Devnya Cement, which is working on the first full-chain carbon capture and storage project in the Balkans, got EUR 190 million from the EU’s Innovation Fund. The European Commission said it is set to become a CCUS cluster for Bulgaria and the border regions in Romania and Greece.
The European Commission picked HeidelbergCement’s Bulgarian subsidiary as one of the beneficiaries within its third call for grants from the Innovation Fund. The Devnya Cement plant in the country’s northeast intends to capture carbon dioxide from its operations and pipeline it to the depleted Galata offshore gas field under the Black Sea for permanent storage.
The ANRAV project received a EUR 190 million grant. The remainder of the investment will be covered by private financing. The carbon capture system is planned to be built and installed at the company’s high-tech clinker and cement plant in the city of Devnya.
HeidelbergCement estimated the facility could come online in 2028
The facility is also planned to serve other industries in the Varna region. The European Commission said it is set to become a CCUS cluster for Bulgaria and the adjacent regions in Romania and Greece.
EU funds helping CCUS sector to improve efficiency, become cost-effective
CCUS stands for carbon capture, utilization and storage. There are a number of industrial uses for CO2. But so far the technology has not been very efficient in practice, and it is yet to find a sustainable operation model, especially the systems that sequester the greenhouse gas from the atmosphere.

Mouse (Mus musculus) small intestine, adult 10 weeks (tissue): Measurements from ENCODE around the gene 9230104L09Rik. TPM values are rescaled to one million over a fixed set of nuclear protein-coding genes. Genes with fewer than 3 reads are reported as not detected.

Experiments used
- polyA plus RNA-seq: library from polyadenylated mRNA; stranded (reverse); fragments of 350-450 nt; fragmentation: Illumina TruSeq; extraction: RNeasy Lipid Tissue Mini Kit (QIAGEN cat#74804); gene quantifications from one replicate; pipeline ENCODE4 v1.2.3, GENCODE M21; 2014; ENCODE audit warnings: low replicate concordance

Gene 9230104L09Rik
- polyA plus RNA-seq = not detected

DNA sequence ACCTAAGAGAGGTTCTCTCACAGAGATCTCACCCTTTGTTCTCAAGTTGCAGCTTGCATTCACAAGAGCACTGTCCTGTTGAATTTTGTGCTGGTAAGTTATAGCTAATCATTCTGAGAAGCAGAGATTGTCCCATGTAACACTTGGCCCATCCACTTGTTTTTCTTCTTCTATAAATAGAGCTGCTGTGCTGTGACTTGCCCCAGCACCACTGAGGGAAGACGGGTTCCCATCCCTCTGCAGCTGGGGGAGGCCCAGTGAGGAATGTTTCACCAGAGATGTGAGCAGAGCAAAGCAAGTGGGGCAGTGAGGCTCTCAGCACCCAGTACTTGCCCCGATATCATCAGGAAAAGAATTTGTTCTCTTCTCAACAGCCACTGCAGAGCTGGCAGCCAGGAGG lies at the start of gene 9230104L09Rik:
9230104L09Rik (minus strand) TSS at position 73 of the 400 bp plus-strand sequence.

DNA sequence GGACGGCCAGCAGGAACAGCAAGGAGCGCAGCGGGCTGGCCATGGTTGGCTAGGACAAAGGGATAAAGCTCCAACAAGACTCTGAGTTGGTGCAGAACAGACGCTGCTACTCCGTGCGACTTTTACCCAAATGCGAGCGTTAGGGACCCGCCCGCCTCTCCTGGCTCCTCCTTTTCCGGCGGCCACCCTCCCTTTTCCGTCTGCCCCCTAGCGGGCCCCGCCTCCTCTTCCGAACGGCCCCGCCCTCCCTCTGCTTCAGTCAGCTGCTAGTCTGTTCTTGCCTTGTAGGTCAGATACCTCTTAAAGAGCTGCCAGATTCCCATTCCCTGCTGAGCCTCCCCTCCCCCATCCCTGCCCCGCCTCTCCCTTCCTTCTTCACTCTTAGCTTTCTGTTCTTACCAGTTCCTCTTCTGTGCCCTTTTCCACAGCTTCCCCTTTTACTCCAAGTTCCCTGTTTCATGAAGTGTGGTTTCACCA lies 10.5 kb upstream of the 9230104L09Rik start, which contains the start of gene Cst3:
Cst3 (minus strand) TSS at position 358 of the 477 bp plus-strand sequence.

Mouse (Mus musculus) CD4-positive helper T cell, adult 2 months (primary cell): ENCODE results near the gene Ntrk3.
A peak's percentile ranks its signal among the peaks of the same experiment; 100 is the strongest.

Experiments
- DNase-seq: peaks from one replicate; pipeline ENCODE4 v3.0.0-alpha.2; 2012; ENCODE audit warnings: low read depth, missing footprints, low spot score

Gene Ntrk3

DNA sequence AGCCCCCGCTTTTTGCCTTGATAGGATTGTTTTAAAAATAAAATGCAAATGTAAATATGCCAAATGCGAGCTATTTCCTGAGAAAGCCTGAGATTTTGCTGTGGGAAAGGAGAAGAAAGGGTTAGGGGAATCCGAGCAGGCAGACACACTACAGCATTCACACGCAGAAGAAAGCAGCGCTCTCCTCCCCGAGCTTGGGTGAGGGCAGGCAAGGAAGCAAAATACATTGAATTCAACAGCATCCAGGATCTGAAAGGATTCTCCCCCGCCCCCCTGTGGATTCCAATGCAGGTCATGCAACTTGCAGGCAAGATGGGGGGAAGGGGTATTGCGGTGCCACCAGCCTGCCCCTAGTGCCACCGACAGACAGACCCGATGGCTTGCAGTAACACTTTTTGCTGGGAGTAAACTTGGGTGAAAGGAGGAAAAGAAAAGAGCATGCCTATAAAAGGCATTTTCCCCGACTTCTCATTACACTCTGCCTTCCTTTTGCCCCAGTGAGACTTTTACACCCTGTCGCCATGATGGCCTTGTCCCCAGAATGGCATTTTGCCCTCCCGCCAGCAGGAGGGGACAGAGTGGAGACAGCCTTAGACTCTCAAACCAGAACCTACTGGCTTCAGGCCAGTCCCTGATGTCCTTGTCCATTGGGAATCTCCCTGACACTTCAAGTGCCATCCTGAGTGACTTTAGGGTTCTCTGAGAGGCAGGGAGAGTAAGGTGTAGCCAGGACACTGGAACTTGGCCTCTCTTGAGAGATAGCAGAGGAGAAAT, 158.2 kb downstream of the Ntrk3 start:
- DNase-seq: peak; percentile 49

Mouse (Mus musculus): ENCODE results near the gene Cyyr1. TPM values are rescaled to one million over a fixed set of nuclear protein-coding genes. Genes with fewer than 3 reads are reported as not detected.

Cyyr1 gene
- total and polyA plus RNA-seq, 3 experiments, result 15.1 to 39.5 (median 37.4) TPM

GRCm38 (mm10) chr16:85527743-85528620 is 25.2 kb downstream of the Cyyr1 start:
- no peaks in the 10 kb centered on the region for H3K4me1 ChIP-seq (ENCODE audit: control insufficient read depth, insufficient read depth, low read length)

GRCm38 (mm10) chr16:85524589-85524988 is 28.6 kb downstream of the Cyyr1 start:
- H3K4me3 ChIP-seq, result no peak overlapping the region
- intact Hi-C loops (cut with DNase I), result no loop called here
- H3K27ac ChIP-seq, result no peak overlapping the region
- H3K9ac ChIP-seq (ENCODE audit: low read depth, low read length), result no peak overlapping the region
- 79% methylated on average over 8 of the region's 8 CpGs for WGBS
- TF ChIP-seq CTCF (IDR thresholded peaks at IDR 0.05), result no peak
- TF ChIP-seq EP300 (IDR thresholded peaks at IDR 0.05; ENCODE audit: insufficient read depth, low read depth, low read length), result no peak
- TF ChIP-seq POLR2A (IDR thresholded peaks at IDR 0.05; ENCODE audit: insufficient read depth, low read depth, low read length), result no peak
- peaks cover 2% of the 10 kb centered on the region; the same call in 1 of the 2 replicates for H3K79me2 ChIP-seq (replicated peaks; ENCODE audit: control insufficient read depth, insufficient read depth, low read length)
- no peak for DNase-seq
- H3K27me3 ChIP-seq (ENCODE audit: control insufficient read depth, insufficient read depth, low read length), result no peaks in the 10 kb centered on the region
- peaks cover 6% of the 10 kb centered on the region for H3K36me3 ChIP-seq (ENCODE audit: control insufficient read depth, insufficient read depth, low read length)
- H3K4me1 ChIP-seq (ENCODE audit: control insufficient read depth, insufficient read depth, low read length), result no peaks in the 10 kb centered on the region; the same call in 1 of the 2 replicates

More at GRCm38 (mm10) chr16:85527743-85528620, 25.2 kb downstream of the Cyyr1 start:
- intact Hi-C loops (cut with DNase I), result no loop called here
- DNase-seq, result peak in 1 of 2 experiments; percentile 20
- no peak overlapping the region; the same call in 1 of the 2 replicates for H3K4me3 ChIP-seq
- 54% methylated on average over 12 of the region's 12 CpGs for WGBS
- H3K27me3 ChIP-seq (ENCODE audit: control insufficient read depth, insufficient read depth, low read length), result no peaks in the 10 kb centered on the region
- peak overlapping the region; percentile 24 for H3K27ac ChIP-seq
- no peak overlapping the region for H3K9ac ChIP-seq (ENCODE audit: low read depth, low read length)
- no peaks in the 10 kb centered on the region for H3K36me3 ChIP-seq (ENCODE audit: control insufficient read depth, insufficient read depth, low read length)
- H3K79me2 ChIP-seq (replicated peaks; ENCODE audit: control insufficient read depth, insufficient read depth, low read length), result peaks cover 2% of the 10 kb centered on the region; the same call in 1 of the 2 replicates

One of the ideas is to introduce a certificate system through which carbon-intensive industries could offset their emissions and fund the sector’s expansion. When CO2 is only captured for permanent storage, it is called CCS.
The project is carried out with oil and gas company Petroceltic from Ireland
“HeidelbergCement is rapidly progressing on a number of large-scale carbon capture initiatives globally, covering a range of promising options for both utilization and storage. ANRAV now has the potential to pave the way for CCUS in Eastern Europe as well,” said Chairman of the Managing Board of Dominik von Achten.
The project is carried out with oil and gas company Petroceltic from Ireland. Subject to regulatory and permitting aspects, it could start operation as early as 2028, with a capturing capacity of 800,000 tons of CO2 per year, according to German-based HeidelbergCement.
Five carbon capture projects are among 17 beneficiaries
The European Commission approved EUR 1.8 billion in total in the current round, compared to over EUR 1 billion last November. The 17 selected projects cover energy-intensive industries such as cement, chemicals, hydrogen and fuel refineries in Bulgaria, Finland, France, Germany, Iceland, the Netherlands, Norway, Poland and Sweden.
Three other CCS projects for the cement industry in Germany, Poland, France also got grants from the Innovation Fund. Furthermore, a project in Iceland will build a highly scalable onshore carbon mineral storage terminal with an estimated overall storage capacity of 880 million tons of CO₂.